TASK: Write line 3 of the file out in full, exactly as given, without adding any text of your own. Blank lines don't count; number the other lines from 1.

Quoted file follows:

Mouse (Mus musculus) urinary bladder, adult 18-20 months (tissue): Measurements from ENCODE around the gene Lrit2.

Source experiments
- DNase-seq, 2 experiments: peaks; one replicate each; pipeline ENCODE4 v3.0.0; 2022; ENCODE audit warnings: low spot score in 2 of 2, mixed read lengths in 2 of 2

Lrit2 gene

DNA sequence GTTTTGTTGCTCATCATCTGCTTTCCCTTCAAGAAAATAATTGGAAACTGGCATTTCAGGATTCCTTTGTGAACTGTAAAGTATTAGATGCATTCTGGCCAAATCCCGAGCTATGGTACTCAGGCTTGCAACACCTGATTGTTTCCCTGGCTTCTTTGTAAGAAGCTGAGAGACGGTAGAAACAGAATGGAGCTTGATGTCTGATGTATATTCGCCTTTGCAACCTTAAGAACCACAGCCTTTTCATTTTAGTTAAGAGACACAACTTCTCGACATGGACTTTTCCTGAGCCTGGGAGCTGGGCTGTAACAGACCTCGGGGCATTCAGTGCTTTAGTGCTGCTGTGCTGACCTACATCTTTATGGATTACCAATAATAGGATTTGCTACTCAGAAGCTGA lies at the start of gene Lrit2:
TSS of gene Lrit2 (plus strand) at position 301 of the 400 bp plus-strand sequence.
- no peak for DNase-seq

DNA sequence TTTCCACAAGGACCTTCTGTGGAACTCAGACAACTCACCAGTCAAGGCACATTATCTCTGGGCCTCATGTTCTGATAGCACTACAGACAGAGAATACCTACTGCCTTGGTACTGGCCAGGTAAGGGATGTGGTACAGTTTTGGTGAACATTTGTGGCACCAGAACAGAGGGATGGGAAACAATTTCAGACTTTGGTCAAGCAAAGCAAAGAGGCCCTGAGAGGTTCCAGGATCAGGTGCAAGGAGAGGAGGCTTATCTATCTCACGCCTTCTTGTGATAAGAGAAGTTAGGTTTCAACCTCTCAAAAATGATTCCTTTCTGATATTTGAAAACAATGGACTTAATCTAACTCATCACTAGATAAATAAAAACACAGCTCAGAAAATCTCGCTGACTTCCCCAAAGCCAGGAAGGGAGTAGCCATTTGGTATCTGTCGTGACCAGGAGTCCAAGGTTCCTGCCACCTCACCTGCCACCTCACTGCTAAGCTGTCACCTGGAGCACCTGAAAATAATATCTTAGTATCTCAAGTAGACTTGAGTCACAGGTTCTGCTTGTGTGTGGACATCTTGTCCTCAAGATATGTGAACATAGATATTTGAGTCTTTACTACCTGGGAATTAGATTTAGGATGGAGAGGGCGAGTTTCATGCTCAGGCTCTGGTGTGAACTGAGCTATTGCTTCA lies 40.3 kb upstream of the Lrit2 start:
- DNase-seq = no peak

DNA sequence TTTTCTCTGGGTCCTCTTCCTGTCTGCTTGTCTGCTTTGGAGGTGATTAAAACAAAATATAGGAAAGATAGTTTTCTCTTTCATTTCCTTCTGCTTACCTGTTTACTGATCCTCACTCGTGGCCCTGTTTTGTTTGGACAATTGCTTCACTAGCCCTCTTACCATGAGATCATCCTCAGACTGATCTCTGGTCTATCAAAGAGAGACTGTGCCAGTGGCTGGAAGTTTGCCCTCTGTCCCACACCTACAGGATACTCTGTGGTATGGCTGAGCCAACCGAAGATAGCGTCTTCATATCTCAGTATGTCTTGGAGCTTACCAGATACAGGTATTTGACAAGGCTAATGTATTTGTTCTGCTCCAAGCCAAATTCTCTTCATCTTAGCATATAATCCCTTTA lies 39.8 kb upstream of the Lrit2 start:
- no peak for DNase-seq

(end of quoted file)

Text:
- DNase-seq, 2 experiments: peaks; one replicate each; pipeline ENCODE4 v3.0.0; 2022; ENCODE audit warnings: low spot score in 2 of 2, mixed read lengths in 2 of 2